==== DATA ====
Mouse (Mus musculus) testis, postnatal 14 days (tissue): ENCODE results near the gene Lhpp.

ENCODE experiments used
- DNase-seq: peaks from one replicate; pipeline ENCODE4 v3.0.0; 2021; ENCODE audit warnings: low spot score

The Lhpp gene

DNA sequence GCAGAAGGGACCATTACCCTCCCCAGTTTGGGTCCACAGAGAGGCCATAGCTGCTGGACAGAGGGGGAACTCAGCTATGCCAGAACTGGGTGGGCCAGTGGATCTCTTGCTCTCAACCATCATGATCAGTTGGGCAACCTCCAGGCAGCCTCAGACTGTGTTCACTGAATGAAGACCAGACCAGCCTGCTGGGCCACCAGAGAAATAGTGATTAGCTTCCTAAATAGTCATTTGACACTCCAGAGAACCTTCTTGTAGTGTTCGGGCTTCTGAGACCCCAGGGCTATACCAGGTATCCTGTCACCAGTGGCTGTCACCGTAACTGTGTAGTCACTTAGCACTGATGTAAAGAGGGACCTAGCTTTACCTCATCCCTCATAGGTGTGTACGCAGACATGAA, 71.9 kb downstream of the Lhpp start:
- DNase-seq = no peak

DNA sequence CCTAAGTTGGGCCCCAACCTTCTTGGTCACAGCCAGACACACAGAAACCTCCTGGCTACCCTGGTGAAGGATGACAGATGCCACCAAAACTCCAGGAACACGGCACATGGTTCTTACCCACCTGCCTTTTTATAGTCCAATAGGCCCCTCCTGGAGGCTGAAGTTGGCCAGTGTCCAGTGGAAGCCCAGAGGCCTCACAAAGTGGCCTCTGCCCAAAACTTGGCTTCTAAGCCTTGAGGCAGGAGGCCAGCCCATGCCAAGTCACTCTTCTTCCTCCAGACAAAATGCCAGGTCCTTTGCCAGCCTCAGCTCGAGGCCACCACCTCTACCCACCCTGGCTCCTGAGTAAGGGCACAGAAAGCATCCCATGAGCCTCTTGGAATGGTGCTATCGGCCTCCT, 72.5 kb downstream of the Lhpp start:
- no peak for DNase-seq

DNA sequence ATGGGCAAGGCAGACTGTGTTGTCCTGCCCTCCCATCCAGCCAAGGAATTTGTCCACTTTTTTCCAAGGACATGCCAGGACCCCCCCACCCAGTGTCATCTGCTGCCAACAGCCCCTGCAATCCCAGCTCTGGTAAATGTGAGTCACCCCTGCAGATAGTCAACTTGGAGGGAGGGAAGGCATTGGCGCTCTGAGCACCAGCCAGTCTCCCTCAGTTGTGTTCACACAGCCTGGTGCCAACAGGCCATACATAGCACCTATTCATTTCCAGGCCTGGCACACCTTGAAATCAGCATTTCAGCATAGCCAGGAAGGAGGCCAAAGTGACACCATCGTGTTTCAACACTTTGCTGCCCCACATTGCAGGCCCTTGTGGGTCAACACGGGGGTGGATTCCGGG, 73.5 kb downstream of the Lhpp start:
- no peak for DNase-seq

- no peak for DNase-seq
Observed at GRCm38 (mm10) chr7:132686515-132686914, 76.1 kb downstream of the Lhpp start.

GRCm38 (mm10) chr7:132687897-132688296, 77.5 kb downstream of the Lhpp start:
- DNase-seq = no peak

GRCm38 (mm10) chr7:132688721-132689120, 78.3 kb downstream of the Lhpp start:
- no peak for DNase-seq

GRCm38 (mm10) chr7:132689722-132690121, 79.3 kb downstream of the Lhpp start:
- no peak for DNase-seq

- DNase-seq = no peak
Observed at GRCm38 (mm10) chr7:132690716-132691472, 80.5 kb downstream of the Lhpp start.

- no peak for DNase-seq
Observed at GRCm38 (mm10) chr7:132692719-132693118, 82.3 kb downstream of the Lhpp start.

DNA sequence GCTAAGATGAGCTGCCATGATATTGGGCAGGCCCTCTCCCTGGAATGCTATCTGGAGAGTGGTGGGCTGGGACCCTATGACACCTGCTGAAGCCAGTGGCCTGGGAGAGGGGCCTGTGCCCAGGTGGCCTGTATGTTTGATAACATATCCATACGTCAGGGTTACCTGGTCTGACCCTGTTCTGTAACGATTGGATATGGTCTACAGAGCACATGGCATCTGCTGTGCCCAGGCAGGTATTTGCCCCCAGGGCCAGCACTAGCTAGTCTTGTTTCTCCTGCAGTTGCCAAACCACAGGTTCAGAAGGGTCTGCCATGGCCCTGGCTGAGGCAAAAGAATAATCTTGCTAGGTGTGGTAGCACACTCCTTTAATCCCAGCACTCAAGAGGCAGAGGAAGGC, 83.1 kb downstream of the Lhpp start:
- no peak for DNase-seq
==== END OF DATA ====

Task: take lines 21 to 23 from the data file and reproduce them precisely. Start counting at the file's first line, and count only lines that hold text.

- no peak for DNase-seq
Observed at GRCm38 (mm10) chr7:132692719-132693118, 82.3 kb downstream of the Lhpp start.

DNA sequence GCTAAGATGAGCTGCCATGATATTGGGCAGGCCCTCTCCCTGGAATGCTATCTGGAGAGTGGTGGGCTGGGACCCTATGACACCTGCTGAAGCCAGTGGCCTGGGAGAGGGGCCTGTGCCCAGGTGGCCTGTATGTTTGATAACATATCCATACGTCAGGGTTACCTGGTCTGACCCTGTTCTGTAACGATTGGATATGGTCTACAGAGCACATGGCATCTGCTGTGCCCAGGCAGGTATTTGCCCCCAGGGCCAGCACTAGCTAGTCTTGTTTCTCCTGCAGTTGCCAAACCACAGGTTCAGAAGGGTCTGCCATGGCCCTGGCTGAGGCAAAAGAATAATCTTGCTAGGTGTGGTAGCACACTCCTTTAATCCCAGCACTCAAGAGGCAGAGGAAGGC, 83.1 kb downstream of the Lhpp start: